Despite a decision by the Pristina government not to renew an agreement with Belgrade that allows vehicles with Serbian licence plates to enter the country freely, cars from Serbia are still passing through without being stopped.
An agreement between Kosovo and Serbia on vehicle licence plates expired on Wednesday but the situation at the Merdare crossing point in northern Kosovo has not changed, despite the Pristina government’s announcement that it will not renew the deal.
Cars with Serbian plates passed freely into Kosovo on Thursday, Serbian-language media in Kosovo reported.
Kosovo citizens meanwhile had to continue removing their Kosovo-issued plates on entering Serbia, as they have done for years, as Serbia does not recognise either Kosovo or licence plates with the letters RKS, for Republic of Kosovo.
Artir Retkoceri, director of Adio Tours, a Kosovo passenger transport company whose buses often drive through Serbia, told BIRN that his company is not expecting any changes soon.
“At the border we must remove our [Kosovo-issued RKS] licence plates and take temporary paper licence plates from the Serbian police officials. These licence plates cost five euros and are valid for up to two months,” Retkoceri explained.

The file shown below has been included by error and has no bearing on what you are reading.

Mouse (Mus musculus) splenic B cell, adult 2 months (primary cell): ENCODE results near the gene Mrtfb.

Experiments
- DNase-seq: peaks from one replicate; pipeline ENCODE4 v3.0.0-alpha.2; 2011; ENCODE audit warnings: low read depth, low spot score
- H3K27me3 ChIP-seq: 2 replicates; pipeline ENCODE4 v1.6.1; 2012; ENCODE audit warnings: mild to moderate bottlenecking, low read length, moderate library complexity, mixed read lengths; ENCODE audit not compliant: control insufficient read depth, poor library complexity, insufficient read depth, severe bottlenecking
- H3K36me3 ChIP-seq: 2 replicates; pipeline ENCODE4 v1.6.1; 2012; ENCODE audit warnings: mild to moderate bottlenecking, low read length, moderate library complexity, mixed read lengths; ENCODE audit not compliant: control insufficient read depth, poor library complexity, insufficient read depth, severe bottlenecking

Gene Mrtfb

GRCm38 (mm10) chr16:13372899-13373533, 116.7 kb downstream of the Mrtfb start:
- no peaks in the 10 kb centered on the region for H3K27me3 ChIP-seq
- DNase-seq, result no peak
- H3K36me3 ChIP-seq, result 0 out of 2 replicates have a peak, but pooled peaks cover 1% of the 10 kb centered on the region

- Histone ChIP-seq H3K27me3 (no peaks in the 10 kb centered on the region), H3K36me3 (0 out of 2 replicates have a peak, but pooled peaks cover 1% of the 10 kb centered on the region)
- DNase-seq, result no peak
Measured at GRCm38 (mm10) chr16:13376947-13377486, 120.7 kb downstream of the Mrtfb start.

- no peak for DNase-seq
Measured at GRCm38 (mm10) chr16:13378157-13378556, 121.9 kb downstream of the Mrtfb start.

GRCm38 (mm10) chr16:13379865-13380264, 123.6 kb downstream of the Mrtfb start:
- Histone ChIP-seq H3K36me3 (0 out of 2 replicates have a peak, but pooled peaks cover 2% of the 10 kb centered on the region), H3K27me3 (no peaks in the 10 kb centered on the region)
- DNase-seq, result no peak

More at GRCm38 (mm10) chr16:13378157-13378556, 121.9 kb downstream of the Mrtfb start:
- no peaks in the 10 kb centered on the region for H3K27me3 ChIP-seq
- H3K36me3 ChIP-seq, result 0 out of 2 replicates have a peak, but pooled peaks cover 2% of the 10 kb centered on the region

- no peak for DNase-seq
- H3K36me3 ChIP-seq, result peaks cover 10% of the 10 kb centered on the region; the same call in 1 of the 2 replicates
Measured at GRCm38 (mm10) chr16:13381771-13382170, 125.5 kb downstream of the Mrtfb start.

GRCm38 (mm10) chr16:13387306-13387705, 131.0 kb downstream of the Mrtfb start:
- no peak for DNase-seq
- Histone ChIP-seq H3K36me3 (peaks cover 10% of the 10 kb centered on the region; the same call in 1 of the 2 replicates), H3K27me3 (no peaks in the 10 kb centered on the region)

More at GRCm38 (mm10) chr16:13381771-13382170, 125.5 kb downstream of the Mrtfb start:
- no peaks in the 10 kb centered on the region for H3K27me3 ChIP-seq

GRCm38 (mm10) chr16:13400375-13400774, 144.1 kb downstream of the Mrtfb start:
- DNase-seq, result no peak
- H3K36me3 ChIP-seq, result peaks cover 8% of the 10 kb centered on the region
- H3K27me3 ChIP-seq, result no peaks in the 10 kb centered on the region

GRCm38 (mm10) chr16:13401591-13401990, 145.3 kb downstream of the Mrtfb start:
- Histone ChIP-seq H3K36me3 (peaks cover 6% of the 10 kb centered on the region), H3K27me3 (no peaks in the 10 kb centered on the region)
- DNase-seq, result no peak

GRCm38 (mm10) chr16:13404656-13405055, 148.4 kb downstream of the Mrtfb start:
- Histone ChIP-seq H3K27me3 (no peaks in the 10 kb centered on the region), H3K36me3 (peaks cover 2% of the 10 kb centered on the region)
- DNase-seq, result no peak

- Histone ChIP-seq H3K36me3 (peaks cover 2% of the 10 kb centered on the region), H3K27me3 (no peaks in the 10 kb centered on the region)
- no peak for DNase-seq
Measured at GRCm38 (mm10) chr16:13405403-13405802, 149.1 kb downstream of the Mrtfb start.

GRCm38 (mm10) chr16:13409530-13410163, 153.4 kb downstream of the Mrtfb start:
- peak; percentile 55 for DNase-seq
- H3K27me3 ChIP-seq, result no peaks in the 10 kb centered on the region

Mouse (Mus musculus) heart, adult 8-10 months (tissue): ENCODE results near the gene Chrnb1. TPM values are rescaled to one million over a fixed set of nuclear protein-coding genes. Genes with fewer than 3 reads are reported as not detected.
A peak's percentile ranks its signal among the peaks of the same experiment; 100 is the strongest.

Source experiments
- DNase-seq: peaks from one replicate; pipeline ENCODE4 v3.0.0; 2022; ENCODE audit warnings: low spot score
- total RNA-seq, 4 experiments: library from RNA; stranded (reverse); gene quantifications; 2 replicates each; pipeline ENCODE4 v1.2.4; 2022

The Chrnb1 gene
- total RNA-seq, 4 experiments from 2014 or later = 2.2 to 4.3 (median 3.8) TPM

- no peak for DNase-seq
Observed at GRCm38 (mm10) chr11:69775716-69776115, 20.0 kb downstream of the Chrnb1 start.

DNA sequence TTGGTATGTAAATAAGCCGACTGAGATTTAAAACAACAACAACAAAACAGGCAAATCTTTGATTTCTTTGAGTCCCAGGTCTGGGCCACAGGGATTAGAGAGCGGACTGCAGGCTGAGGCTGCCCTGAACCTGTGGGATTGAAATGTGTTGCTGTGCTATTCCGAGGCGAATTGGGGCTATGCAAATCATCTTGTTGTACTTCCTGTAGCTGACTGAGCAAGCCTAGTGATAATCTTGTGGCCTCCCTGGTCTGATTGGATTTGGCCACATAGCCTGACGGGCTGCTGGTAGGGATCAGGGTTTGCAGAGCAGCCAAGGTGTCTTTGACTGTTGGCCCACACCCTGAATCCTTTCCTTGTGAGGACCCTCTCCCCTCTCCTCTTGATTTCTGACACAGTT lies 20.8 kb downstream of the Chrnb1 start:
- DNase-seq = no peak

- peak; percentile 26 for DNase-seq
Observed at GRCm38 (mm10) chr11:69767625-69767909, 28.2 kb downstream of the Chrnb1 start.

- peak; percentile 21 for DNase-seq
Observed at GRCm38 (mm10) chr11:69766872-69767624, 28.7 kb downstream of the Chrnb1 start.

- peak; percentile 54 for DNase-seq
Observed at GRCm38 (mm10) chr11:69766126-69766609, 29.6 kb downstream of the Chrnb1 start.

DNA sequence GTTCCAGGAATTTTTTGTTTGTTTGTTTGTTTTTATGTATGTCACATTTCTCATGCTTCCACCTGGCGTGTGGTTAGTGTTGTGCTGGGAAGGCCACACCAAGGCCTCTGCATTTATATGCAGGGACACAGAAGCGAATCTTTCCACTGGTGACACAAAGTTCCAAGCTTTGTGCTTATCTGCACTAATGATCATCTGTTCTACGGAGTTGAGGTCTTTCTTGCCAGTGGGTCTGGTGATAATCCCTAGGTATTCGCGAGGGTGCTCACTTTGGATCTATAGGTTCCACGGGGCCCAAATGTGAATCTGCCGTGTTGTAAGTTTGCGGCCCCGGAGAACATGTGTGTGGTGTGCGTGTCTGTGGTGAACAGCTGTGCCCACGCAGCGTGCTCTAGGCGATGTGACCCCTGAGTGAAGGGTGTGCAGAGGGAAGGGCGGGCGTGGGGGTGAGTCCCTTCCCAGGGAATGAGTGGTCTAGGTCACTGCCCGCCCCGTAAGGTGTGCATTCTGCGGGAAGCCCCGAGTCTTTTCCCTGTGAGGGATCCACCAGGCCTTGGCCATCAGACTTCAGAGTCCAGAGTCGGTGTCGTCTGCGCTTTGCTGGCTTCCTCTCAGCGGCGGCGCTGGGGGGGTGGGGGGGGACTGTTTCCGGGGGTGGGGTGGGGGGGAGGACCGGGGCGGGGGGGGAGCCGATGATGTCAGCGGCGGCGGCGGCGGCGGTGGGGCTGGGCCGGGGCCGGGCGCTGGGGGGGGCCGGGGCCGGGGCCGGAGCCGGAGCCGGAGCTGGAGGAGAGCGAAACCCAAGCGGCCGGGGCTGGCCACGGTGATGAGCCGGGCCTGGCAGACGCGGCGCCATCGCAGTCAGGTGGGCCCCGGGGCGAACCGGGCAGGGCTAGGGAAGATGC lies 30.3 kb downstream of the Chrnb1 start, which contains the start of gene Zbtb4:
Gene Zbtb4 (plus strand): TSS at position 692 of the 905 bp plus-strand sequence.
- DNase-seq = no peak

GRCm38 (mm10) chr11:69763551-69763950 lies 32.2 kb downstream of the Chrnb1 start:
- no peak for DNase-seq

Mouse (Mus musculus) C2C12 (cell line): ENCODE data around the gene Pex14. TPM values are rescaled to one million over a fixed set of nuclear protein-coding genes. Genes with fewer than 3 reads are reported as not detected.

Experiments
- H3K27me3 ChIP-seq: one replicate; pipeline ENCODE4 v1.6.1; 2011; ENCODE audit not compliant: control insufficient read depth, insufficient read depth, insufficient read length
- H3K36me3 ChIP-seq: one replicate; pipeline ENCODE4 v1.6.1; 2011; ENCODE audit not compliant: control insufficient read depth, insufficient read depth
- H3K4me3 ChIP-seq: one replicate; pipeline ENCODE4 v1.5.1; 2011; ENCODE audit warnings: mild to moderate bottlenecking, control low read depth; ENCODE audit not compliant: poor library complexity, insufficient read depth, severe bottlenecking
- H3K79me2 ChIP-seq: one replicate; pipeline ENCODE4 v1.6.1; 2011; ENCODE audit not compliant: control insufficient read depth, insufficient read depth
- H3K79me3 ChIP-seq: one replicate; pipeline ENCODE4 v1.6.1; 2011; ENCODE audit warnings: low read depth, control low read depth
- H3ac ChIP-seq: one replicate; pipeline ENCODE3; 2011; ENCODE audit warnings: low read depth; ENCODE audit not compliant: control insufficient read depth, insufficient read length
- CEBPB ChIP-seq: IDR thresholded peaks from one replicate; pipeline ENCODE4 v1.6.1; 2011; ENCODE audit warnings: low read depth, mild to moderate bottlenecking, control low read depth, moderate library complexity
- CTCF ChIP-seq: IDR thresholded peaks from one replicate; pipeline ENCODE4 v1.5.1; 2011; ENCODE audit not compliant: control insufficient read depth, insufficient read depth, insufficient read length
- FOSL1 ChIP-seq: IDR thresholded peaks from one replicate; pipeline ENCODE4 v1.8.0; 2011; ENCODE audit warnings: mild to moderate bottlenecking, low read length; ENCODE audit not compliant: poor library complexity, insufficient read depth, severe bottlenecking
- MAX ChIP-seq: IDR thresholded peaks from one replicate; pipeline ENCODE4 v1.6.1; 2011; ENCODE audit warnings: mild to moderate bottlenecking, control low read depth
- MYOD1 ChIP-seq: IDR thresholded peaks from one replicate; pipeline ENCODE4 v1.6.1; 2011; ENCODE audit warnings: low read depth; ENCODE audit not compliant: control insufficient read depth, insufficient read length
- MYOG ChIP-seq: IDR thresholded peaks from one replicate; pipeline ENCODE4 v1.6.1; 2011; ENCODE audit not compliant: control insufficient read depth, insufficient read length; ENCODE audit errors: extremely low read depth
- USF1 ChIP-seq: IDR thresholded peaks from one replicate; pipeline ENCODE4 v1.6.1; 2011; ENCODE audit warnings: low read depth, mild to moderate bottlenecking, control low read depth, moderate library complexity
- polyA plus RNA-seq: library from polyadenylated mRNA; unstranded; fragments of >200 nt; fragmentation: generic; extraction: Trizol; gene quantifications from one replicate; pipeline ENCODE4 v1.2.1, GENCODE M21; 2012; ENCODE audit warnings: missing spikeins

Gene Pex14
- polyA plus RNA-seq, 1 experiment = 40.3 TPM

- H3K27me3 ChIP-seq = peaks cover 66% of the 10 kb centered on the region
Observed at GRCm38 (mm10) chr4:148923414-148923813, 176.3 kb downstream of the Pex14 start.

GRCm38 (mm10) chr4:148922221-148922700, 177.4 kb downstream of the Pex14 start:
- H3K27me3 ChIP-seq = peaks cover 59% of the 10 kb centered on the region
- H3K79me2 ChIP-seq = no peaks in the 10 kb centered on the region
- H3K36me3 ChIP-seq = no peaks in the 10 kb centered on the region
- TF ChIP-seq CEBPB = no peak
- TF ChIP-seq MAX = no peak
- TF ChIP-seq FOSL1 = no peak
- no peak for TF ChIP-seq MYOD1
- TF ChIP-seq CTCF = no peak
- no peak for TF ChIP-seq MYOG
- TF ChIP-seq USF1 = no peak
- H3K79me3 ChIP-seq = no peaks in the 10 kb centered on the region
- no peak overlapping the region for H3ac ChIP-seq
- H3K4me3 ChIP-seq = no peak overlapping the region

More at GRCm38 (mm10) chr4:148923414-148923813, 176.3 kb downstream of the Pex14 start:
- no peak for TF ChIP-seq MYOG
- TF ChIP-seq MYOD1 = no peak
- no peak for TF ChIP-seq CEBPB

There are two types of plates in Kosovo, starting with KS (for Kosovo) and RKS (for Republic of Kosovo). Plates with the letters KS were issued under the former UN administration of Kosovo.
Under the agreement with Serbia, which expired on Wednesday, vehicles with KS number plates may freely enter Serbia, while those with RKS plates have to change them at the border and receive provisional paper plates. Vehicles with Serbian number plates can enter Kosovo freely, without extra procedures.
Deputy Prime Minister Besnik Bislimi told media on September 9 that Kosovo did not intend to renew the agreement.
“The agreement with Serbia did not bring benefit to 99 per cent of the citizens of Kosovo who were also forced to be subjected to torture by removing the licence plates and putting on temporary similar licence plates,” Bislimi said.
The government has not proposed an alternative to the agreement, and it is not clear whether it will demand that Serbia recognises Kosovo’s vehicle plates of face an entry bar on its vehicles.
Prime Minister Albin Kurti on Wednesday again called for full mutual reciprocity with Serbia, saying that “there is no equality without reciprocity”.
Kurti had pledged that he would take measures to ensure reciprocity within weeks of taking office in March this year, but none has been implemented yet.
The former Kosovo government issued a decision in mid-September 2020 to stop issuing new licence plates with the registration KS.
Bislimi told media on September 9 that there were only 2,147 vehicles in Kosovo that have licence plates starting with KS, which represents just one per cent of the total cars in the country.
BIRN contacted the Kosovo government to ask whether Serbian licence plates will not be accepted for entering Kosovo, or if Kosovo citizens who use the licence plates with the registration KS because they have business interests in Serbia will be compensated because they might no longer be able to enter the country, but received no answers by the time of publication.
16 September 2021 - 18:32